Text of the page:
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[Python-Dev] PEP 410 (Decimal timestamp): the implementation is ready for a review


So using floats we can match 100ns precision, right?

On Wed, Feb 15, 2012 at 9:58 AM, Victor Stinner
<victor.stinner at gmail.com> wrote:
>>> Linux supports nanosecond timestamps since Linux 2.6, Windows supports
>>> 100 ns resolution since Windows 2000 or maybe before. It doesn't mean
>>> that Windows system clock is accurate: in practical, it's hard to get
>>> something better than 1 ms :-)
>>
>> Well, do you think the Linux system clock is nanosecond-accurate?
>
> Test the following C program:
> ------------
> #include <stdio.h>
> #include <time.h>
>
> int main(int argc, char **argv, char **arge) {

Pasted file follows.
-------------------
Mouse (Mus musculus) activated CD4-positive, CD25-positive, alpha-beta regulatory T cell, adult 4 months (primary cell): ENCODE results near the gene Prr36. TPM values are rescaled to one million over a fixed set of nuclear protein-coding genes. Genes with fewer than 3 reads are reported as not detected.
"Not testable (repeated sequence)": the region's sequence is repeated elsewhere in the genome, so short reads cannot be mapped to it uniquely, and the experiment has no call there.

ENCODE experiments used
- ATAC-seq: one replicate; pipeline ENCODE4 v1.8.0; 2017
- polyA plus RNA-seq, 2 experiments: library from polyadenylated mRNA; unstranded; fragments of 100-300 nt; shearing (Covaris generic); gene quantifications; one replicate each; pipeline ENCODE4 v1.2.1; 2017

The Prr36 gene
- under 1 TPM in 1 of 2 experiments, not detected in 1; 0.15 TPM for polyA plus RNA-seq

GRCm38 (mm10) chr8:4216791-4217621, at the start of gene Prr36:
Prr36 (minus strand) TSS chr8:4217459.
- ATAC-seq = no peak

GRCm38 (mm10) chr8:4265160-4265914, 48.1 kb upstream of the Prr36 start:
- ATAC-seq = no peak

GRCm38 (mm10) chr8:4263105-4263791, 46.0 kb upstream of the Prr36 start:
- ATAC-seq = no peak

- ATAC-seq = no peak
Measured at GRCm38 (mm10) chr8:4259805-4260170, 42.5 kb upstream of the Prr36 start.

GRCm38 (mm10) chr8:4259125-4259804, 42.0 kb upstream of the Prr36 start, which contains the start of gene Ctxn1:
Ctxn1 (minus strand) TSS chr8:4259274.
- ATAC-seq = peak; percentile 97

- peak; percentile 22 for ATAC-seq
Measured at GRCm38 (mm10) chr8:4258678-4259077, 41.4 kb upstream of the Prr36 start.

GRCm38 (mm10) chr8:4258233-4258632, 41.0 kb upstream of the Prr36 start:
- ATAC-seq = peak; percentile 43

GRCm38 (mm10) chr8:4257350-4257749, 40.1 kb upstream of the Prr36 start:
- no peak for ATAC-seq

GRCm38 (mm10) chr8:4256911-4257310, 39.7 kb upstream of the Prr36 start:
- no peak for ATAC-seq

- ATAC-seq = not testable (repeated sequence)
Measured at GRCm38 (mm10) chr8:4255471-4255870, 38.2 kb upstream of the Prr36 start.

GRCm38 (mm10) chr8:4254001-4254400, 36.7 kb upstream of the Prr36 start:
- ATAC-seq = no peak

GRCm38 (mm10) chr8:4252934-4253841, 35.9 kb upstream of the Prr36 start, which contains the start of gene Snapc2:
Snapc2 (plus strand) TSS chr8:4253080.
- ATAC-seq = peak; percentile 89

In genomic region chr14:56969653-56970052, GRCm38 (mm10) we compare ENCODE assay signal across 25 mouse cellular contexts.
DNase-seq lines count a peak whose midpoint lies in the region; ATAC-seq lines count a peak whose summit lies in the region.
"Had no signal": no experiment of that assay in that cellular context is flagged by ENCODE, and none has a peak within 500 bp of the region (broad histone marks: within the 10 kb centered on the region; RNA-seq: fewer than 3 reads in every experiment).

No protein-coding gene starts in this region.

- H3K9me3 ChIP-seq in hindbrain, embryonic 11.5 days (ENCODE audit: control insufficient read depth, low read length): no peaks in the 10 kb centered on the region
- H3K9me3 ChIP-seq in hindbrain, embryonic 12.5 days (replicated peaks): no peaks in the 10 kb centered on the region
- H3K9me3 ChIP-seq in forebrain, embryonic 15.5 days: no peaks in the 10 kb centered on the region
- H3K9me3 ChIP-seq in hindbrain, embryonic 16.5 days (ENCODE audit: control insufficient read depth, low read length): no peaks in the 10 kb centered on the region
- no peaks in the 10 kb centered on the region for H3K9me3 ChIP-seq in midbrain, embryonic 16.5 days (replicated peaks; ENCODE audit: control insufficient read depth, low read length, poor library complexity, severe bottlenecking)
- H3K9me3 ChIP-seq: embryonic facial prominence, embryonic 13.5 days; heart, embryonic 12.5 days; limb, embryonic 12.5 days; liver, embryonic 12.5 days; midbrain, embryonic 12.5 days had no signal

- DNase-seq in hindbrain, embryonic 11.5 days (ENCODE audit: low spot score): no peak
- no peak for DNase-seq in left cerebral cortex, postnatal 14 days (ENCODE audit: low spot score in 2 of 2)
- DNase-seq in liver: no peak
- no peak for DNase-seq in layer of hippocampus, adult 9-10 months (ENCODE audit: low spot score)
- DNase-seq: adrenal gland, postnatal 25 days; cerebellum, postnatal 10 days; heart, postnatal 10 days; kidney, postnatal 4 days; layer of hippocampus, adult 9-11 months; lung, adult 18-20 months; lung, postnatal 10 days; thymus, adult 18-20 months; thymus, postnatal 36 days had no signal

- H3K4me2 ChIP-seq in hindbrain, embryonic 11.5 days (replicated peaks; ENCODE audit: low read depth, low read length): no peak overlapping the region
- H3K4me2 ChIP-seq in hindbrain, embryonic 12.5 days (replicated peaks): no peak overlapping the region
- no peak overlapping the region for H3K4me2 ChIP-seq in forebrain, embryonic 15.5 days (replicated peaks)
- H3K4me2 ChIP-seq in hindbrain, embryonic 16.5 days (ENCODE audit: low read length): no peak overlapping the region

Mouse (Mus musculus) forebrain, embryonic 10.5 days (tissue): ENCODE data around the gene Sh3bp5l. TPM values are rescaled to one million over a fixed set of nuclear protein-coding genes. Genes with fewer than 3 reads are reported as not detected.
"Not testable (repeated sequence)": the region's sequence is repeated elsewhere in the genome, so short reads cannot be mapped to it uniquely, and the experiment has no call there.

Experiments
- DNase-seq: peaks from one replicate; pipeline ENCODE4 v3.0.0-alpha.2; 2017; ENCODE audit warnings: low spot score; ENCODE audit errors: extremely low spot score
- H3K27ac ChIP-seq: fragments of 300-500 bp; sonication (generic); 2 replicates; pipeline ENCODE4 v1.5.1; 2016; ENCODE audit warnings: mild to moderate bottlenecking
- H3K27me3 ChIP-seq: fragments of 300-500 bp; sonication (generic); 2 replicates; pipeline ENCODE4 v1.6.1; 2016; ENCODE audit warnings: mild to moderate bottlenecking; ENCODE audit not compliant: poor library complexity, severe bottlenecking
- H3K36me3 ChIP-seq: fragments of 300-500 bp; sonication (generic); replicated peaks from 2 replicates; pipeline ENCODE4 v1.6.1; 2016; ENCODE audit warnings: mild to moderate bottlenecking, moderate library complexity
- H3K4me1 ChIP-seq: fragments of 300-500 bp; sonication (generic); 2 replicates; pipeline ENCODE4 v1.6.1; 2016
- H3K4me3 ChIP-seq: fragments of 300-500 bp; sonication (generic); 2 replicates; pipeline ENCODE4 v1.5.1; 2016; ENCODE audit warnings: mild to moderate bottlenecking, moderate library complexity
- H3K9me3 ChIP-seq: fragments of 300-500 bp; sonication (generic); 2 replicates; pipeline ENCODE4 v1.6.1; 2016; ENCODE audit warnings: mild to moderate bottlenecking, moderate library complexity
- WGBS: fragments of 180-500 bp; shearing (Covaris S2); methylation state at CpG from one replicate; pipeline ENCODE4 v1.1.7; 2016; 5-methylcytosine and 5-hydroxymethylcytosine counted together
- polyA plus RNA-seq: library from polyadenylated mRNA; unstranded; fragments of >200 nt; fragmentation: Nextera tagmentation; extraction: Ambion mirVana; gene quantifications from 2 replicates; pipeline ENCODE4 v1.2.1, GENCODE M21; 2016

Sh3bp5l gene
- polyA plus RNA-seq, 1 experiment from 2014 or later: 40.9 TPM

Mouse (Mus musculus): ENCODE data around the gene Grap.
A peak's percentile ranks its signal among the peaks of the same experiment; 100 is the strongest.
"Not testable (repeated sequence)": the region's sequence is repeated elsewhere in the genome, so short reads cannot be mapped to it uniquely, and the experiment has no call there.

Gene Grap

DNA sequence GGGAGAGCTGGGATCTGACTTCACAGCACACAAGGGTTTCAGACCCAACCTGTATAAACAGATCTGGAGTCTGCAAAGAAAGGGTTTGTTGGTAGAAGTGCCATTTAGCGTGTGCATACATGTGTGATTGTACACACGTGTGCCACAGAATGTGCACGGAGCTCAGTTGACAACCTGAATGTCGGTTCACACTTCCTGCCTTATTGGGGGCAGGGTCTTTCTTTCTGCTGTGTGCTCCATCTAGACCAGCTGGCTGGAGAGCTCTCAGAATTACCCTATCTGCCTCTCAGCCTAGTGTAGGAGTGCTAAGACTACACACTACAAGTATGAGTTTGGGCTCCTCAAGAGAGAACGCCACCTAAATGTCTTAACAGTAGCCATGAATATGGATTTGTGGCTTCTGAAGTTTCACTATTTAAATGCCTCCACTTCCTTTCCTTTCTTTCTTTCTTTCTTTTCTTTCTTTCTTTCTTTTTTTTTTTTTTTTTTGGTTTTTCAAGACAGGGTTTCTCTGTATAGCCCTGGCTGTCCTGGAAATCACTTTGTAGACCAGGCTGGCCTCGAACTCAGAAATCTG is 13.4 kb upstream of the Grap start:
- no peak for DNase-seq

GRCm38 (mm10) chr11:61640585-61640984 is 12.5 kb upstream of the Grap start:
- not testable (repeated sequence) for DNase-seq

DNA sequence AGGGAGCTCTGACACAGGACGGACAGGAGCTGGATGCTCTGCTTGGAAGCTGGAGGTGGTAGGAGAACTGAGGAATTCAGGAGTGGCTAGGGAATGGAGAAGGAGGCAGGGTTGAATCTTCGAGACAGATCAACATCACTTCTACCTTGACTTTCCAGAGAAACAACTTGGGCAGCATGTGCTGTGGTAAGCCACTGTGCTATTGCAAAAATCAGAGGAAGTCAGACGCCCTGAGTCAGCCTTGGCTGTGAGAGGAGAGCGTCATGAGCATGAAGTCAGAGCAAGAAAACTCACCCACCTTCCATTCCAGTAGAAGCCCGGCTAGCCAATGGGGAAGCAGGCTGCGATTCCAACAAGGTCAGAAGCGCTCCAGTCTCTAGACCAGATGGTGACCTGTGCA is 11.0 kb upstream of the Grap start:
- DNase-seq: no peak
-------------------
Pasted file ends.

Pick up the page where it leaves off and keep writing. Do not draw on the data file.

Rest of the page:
> ?struct timespec tps, tpe;
> ?if ((clock_gettime(CLOCK_REALTIME, &tps) != 0)
> ?|| (clock_gettime(CLOCK_REALTIME, &tpe) != 0)) {
> ? ?perror("clock_gettime");
> ? ?return -1;
> ?}
> ?printf("%lu s, %lu ns\n", tpe.tv_sec-tps.tv_sec,
> ? ?tpe.tv_nsec-tps.tv_nsec);
> ?return 0;
> }
> ------------
> Compile it using gcc time.c -o time -lrt.
>
> It gives me differences smaller than 1000 ns on Ubuntu 11.10 and a
> Intel Core i5 @ 3.33GHz:
>
> $ ./a.out
> 0 s, 781 ns
> $ ./a.out
> 0 s, 785 ns
> $ ./a.out
> 0 s, 798 ns
> $ ./a.out
> 0 s, 818 ns
> $ ./a.out
> 0 s, 270 ns
>
> Victor
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